First, remember the goal of these 'synchronizing objects' :
These objects were designed to provide an efficient and coherent use of 'shared data' between more than 1 thread among 1 process or from different processes.
These objects can be 'acquired' or 'released'.
That is it!!! End of story!!!
Now, if it helps to you, let me put my grain of sand:
1) Critical Section= User object used for allowing the execution of just one active thread from many others within one process. The other non selected threads (@ acquiring this object) are put to sleep.
[No interprocess capability, very primitive object].
2) Mutex Semaphore (aka Mutex)= Kernel object used for allowing the execution of just one active thread from many others, within one process or among different processes. The other non selected threads (@ acquiring this object) are put to sleep. This object supports thread ownership, thread termination notification, recursion (multiple 'acquire' calls from same thread) and 'priority inversion avoidance'.
[Interprocess capability, very safe to use, a kind of 'high level' synchronization object].
3) Counting Semaphore (aka Semaphore)= Kernel object used for allowing the execution of a group of active threads from many others, within one process or among different processes. The other non selected threads (@ acquiring this object) are put to sleep.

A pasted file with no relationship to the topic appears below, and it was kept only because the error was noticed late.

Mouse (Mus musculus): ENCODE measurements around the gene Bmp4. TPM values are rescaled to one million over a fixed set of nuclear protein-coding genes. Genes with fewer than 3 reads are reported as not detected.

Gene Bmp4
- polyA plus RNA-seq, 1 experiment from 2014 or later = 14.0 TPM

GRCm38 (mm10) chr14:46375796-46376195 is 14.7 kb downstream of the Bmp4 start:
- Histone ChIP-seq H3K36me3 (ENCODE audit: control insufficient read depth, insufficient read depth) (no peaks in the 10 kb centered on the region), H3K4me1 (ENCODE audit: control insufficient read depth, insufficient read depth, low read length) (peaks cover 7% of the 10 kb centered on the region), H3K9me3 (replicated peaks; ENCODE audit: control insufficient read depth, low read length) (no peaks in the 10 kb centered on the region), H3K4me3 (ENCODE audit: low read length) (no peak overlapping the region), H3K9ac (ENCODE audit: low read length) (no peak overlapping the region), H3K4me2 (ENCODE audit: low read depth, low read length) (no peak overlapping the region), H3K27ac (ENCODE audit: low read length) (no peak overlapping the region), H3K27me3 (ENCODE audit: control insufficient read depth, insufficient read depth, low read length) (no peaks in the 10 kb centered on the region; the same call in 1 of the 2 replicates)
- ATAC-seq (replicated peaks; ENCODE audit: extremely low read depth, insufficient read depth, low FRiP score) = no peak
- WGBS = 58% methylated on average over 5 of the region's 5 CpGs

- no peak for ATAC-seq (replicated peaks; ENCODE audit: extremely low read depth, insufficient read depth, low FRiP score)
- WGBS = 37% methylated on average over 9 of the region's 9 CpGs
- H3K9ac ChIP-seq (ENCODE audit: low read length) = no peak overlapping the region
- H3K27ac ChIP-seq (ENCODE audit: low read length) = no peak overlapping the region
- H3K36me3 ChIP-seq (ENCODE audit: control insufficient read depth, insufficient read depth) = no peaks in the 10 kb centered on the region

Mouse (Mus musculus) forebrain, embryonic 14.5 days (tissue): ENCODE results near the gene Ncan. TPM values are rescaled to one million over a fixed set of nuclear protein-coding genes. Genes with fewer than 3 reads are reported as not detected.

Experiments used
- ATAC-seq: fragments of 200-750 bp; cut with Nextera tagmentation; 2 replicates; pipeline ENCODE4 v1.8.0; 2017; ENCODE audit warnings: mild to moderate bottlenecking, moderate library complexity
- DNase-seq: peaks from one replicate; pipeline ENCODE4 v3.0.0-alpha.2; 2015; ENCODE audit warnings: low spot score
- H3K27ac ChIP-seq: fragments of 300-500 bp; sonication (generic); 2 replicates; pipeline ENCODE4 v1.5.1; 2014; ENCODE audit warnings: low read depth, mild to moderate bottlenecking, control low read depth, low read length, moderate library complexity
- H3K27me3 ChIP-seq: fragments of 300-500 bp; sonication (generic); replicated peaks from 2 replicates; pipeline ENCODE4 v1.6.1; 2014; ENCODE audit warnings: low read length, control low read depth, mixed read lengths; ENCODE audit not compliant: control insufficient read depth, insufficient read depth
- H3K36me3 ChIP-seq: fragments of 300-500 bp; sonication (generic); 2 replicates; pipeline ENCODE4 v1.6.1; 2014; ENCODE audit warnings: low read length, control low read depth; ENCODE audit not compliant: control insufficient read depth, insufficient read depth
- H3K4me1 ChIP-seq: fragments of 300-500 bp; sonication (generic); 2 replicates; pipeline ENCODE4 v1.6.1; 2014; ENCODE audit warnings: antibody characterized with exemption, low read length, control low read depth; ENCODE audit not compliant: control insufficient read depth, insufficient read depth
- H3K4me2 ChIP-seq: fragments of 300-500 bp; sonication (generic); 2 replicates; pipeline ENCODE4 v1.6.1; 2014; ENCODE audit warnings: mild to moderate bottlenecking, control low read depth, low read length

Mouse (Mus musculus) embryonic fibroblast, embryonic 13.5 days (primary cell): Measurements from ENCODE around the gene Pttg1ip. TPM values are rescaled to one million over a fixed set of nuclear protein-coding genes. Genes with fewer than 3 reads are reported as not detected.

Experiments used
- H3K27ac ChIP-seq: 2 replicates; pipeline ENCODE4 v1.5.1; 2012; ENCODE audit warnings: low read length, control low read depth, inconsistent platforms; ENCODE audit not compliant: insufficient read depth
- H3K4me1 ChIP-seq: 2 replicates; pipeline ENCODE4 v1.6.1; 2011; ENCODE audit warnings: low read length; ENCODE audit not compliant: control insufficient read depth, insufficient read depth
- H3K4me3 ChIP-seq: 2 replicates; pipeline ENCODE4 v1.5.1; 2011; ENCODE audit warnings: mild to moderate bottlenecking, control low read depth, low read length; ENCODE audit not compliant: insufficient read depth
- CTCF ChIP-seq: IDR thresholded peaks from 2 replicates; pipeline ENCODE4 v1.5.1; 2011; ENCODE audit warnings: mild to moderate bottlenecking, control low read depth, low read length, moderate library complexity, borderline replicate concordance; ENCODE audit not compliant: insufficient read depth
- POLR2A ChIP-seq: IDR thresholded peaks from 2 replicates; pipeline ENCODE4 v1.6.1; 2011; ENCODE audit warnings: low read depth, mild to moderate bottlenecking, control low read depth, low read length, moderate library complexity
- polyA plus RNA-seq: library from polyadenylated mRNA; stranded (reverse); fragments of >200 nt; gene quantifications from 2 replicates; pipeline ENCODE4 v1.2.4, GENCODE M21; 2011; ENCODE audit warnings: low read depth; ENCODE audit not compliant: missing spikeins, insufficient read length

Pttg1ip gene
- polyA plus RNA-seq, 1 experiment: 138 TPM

[Interprocess capability however not very safe to use because it lacks following 'mutex' attributes: thread termination notification, recursion?, 'priority inversion avoidance'?, etc].
4) And now, talking about 'spinlocks', first some definitions:
Critical Region= A region of memory shared by 2 or more processes.
Lock= A variable whose value allows or denies the entrance to a 'critical region'. (It could be implemented as a simple 'boolean flag').
Busy waiting= Continuosly testing of a variable until some value appears.
Spin-lock (aka Spinlock)= A lock which uses busy waiting. (The acquiring of the lock is made by xchg or similar atomic operations).
[No thread sleeping, mostly used at kernel level only. Ineffcient for User level code].
As a last comment, I am not sure but I can bet you some big bucks that the above first 3 synchronizing objects (#1, #2 and #3) make use of this simple beast (#4) as part of their implementation.
Have a good day!.
-Real-Time Concepts for Embedded Systems by Qing Li with Caroline Yao (CMP Books).
-Modern Operating Systems (3rd) by Andrew Tanenbaum (Pearson Education International).
-Programming Applications for Microsoft Windows (4th) by Jeffrey Richter (Microsoft Programming Series).